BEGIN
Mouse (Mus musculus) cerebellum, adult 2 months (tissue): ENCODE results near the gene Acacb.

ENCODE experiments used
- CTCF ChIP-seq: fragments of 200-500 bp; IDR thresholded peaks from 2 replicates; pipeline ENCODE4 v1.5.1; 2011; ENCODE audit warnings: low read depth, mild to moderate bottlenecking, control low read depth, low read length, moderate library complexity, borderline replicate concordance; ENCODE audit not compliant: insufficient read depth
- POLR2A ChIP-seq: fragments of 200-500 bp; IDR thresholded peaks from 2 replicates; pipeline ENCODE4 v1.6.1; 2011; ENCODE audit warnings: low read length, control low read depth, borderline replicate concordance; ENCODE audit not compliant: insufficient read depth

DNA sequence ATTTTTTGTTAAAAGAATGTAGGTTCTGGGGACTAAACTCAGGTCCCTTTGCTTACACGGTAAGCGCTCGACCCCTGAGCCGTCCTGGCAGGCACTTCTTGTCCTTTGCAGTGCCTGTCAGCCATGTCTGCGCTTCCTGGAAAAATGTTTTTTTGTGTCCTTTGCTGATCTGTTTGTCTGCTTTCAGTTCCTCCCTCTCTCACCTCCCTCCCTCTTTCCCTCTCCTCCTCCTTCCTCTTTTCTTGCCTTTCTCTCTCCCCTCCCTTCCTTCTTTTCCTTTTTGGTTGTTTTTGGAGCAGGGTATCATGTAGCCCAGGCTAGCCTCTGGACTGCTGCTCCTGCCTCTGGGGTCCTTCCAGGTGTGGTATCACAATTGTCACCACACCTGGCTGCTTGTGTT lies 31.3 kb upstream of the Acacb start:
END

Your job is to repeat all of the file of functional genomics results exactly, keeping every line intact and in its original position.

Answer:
Mouse (Mus musculus) cerebellum, adult 2 months (tissue): ENCODE results near the gene Acacb.

ENCODE experiments used
- CTCF ChIP-seq: fragments of 200-500 bp; IDR thresholded peaks from 2 replicates; pipeline ENCODE4 v1.5.1; 2011; ENCODE audit warnings: low read depth, mild to moderate bottlenecking, control low read depth, low read length, moderate library complexity, borderline replicate concordance; ENCODE audit not compliant: insufficient read depth
- POLR2A ChIP-seq: fragments of 200-500 bp; IDR thresholded peaks from 2 replicates; pipeline ENCODE4 v1.6.1; 2011; ENCODE audit warnings: low read length, control low read depth, borderline replicate concordance; ENCODE audit not compliant: insufficient read depth

DNA sequence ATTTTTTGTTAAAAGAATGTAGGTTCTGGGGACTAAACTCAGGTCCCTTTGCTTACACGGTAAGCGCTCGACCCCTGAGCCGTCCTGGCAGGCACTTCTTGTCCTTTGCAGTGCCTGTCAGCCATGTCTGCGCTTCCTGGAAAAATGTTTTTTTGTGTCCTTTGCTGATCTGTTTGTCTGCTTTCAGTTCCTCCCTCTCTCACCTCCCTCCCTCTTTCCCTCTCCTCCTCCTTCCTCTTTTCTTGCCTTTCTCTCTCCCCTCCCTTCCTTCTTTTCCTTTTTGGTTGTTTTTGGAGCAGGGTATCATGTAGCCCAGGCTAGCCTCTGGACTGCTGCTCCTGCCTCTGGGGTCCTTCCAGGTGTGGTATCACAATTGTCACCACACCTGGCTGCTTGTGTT lies 31.3 kb upstream of the Acacb start: